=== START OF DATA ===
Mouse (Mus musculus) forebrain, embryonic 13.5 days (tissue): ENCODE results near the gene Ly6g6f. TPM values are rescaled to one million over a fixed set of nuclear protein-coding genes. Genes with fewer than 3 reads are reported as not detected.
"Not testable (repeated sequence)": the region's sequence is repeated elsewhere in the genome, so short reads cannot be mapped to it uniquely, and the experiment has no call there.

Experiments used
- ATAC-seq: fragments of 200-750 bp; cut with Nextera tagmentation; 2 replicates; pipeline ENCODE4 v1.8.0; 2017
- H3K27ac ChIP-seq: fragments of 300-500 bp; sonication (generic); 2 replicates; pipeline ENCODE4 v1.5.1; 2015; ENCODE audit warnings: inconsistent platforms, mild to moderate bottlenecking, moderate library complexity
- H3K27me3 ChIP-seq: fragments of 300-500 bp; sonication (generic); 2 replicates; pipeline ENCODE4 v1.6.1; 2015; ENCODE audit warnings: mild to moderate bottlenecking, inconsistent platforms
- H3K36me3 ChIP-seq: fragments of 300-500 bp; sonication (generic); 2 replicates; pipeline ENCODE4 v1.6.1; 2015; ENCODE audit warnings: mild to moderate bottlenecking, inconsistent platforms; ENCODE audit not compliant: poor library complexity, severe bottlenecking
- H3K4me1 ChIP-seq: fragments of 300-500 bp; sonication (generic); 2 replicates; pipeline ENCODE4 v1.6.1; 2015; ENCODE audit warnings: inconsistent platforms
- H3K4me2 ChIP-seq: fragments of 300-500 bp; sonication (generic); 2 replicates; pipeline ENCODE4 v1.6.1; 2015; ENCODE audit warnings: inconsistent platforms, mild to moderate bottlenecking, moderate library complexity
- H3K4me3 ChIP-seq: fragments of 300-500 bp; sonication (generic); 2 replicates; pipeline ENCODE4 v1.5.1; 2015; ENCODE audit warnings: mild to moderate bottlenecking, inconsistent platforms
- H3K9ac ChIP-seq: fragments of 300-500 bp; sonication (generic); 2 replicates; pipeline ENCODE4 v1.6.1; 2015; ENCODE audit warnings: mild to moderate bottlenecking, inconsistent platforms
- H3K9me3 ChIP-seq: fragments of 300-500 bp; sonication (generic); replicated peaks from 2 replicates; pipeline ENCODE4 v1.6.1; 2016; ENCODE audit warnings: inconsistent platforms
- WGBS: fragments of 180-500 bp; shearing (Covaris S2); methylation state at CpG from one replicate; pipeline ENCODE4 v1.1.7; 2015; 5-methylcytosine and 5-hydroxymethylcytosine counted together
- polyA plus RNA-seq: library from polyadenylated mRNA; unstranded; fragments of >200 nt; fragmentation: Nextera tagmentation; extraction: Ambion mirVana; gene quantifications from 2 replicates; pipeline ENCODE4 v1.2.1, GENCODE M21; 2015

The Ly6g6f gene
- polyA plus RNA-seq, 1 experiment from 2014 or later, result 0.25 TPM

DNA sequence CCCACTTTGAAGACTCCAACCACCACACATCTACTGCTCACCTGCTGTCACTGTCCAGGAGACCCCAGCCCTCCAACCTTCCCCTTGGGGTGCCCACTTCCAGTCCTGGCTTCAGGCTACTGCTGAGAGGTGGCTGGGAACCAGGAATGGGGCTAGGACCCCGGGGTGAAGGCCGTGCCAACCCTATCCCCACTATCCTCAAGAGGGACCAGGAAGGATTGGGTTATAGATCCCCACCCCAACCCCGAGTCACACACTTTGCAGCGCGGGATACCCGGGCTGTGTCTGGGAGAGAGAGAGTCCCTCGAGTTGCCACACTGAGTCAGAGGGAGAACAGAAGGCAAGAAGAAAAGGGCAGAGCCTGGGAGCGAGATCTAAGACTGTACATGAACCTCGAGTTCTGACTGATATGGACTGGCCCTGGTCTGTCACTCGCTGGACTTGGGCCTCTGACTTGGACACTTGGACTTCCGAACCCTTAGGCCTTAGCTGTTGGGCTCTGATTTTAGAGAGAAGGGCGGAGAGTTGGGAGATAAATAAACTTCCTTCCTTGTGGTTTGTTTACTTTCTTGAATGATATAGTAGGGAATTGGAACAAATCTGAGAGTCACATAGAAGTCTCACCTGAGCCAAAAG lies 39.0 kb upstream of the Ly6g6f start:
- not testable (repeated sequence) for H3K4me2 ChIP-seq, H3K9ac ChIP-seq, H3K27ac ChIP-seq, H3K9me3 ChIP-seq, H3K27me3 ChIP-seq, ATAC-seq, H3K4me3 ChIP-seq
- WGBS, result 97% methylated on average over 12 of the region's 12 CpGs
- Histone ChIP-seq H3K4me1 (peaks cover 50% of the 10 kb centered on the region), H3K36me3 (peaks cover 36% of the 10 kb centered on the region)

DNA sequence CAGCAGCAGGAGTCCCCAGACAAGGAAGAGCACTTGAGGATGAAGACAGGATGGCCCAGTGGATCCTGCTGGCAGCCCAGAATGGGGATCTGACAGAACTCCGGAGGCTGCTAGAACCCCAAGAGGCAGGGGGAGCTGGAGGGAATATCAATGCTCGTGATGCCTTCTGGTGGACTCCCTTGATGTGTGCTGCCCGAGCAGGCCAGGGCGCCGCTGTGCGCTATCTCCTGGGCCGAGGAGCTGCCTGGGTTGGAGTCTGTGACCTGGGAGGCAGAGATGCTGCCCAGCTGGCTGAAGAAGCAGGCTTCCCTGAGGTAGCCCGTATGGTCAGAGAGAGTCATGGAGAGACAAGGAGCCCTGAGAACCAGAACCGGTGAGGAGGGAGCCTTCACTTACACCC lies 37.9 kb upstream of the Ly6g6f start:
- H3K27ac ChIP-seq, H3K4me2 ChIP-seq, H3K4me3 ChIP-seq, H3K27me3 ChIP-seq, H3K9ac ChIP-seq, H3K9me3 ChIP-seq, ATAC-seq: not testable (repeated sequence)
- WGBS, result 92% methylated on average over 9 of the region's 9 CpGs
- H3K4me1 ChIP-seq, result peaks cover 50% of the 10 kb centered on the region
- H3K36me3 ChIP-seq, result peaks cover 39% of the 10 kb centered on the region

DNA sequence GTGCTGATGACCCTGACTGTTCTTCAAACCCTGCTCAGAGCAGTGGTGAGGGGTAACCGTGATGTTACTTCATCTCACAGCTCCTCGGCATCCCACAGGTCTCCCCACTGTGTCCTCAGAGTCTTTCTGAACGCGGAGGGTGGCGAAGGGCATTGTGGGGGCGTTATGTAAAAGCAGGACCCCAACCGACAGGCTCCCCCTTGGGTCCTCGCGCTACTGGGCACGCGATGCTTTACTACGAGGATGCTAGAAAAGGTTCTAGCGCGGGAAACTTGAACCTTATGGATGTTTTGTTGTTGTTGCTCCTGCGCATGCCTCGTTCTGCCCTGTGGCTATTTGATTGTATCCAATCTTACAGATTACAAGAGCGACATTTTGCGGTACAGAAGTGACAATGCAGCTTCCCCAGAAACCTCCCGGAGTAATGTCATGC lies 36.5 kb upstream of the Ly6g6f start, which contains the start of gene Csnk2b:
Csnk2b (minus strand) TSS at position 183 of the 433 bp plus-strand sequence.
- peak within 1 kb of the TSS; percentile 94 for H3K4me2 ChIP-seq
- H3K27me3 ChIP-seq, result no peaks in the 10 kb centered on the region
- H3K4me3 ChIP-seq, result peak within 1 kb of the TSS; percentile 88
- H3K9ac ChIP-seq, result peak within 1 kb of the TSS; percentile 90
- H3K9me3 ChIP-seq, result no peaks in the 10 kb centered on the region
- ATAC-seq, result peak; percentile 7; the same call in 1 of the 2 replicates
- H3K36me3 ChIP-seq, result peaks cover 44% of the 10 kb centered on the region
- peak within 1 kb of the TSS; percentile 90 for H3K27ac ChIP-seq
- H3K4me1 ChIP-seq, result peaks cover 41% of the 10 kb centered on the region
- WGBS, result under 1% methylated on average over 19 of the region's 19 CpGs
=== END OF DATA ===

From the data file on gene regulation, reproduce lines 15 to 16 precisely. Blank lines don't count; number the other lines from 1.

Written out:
The Ly6g6f gene
- polyA plus RNA-seq, 1 experiment from 2014 or later, result 0.25 TPM